It's okay to feed our wildlife, says Terri Irwin
October 29, 2007 01:00am
TERRI Irwin, the widow of the late conservationist Steve, says it is alright for people to feed wildlife in their backyards.
The 43-year-old director of Queensland's Australia Zoo said Steve had been trying to encourage people to get closer to nature - starting with their own back garden.
“We need to be getting closer to wildlife and Steve was trying to show that,” Terri told Andrew Denton on the ABC television program Enough Rope, which airs tonight.
“You know how people always used to say “don't feed animals cos they'll become dependent'? We've learned that's hogwash,” Terri said.
“If Sizzlers closes I don't suddenly go “oh my gosh, I'm gonna starve, there's no more, where do I forage?' I'll figure it out.”
Terri said people should be told it is alright to feed wildlife.
“It's okay to put birdseed in the backyard and left-over bread for the possums,” she said.
“It's okay to bring wildlife closer to you instead of further away.
“We're learning, for example, through formal studies that even if you feed your backyard visiting wildlife anything they wanted, say you did the wrong thing and gave possums sticky buns, we've now got studies that prove the maximum amount of that diet will be 18 percent of the animal's total diet.”
Her comments were in opposition to the advice of several state governments.
Terri also responded to critics of her nine-year-old daughter Bindi's increasing fame and media involvement.
“Bindi herself is excited about the potential of being a role model, of being someone who wants to be a fit kid, not a couch potato, of loving wildlife, of having goals, getting kids to stand up and say no, as I get older my vote and my lifestyle are going to influence the future of this planet,” she said.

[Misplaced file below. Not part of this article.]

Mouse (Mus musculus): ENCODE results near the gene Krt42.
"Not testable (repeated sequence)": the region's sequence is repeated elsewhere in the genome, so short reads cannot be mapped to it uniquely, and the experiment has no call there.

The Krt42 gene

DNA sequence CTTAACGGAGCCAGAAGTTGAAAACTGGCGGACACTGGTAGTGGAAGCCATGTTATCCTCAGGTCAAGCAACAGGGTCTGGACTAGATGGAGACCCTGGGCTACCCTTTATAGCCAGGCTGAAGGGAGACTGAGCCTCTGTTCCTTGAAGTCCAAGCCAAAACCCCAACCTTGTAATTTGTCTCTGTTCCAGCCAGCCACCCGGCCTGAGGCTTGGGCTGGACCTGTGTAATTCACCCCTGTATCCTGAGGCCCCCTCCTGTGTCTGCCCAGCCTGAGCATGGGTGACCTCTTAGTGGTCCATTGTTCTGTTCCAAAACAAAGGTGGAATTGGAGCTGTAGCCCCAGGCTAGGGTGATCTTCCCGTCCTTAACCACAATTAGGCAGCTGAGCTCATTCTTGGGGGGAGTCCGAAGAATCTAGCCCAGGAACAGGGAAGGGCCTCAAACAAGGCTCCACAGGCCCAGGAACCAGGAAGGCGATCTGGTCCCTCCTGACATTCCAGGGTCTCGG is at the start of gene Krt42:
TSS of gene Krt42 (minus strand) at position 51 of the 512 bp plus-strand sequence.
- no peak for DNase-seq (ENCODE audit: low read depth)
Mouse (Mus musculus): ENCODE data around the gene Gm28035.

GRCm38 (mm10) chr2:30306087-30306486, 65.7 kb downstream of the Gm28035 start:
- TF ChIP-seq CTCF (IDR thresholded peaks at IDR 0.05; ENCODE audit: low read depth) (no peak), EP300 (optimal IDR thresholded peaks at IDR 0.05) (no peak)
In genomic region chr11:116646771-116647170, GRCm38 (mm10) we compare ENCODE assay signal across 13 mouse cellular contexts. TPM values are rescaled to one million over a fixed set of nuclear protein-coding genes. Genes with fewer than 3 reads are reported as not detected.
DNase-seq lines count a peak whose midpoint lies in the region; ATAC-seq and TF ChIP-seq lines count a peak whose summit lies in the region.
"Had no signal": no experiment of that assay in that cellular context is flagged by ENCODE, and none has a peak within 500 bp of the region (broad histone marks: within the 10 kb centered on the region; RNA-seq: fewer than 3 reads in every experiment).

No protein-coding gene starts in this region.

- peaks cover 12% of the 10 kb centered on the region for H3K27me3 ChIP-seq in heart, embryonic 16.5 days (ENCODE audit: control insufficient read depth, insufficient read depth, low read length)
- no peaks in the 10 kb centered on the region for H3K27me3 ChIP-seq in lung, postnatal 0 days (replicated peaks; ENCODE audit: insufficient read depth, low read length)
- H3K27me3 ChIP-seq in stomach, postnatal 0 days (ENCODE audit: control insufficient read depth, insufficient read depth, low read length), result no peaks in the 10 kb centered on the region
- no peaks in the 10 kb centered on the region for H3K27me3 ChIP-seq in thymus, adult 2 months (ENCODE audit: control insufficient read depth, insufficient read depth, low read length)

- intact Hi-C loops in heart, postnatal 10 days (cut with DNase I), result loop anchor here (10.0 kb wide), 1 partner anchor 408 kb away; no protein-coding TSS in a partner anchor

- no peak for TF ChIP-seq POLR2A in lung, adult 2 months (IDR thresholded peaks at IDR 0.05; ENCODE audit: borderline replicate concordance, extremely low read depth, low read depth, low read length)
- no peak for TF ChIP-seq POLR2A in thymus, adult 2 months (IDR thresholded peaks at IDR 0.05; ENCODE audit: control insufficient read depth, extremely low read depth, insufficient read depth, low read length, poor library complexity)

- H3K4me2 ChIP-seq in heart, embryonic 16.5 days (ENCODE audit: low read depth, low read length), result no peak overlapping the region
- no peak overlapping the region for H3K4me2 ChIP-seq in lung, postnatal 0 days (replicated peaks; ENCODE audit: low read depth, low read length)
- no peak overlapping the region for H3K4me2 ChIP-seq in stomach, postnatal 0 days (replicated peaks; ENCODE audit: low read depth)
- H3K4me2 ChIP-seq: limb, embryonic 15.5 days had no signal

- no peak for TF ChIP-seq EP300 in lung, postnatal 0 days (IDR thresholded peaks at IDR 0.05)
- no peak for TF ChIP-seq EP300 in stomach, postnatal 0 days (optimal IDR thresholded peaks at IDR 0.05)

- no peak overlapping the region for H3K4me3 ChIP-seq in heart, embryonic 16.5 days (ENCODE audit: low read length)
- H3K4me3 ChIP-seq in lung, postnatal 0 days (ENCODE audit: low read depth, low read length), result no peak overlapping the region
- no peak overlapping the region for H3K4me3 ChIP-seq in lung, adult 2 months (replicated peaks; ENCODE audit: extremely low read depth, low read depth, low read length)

“And for her to have that consideration, I can't get my head around that that's a bad thing.”
She said Bindi was a “normal kid” who rolls her eyes when told she has to do school work before filming and has friends not just fans.
Bindi has her own clothing line called Bindi Wear, documentary series Bindi the Jungle Girl, and fitness DVD called Bindi Kidfitness.
It was also rumoured that Mattel was interested in developing a Bindi doll range.
Terri said she turned down many offers of work for her daughter, and only projects which benefit conservation were given approval.
“I'm not just saying to everybody “let's have Bindi everywhere in the universe',” she said.
“We're very controlled with it and it needs to be about wildlife conservation so if it's the impossibly perfect-figured Barbie doll, that's nuts.
“It's got to be about wildlife conservation and it's got to be benefiting conservation.”